Harvesting grain with the scythe in 1854

What was it like cutting the grain harvest in the mid-nineteenth century before reaping machines started to become adopted?

Harvesting tools and machines have had many significant changes in the last two centuries. In the mid-nineteenth century the scythe was seen as a more labour efficient way of cutting the grain crop over sickles. Today we think of cutting the crop by scythe as antiquated. However, even into the second half of the twentieth century that hand took still had its uses: for example opening fields for the binder or cutting out laid patches of crop. In the Western Isles it continued to be used as the main harvesting took on some farms until that time or later.

Henry Stephens, whose The Book of the Farm was revised and updated on a number of occasions from 1844 provides a detailed account of cutting the grain crop with the scythe in 1854. This is what he writes:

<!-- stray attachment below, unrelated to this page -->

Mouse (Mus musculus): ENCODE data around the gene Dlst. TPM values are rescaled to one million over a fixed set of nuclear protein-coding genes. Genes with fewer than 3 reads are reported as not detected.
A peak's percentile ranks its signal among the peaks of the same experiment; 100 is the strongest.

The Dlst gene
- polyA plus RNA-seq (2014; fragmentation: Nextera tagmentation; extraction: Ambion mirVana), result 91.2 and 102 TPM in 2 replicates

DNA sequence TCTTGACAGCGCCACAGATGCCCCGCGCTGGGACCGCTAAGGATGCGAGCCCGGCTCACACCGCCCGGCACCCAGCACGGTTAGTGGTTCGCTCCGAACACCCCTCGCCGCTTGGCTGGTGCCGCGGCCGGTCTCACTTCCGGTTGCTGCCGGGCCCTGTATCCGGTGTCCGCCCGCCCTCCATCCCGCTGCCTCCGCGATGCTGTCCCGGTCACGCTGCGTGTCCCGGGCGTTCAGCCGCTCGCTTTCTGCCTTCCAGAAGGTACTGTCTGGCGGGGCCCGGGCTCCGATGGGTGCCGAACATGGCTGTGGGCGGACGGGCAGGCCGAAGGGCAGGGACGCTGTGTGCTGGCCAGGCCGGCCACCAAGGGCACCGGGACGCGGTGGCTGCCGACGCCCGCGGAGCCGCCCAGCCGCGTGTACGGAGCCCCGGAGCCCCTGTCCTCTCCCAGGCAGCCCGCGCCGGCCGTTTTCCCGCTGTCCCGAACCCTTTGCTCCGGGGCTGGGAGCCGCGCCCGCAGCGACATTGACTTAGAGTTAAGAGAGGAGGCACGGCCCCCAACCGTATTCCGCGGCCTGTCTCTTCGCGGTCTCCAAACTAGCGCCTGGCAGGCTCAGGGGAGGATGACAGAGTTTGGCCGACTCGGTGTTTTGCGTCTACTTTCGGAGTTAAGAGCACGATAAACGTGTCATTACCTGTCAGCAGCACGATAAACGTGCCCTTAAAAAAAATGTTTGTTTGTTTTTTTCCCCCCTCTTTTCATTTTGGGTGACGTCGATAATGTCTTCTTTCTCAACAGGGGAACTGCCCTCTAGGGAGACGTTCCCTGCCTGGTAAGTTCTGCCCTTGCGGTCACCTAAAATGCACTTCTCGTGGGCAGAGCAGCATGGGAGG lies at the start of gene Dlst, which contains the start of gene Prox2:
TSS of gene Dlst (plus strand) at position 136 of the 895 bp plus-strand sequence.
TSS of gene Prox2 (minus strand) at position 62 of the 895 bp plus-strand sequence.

“Reaping with the scythe is a nice operation, and requires considerable skill. The scythes should be mounted and made fit for work some time before being wanted in the harvest-field. There should be a number of small articles always ready in the field in case of accident, the procuring of which wastes much time, when not at hand. These are, a small hammer for fastening the wedges of scythe-ferules and of rake-handles; bits of old sole-leather for bedding the tines of the scythes upon; pieces of cord for tying anything; small large-headed nails for fixing the stays to the end of the scythes; a large coarse file for rubbing down the turned-up point of a scythe, when it happens to come against a stone; a sharp knife for cutting bits of leather, and for removing any raggedness upon the rake or cradles.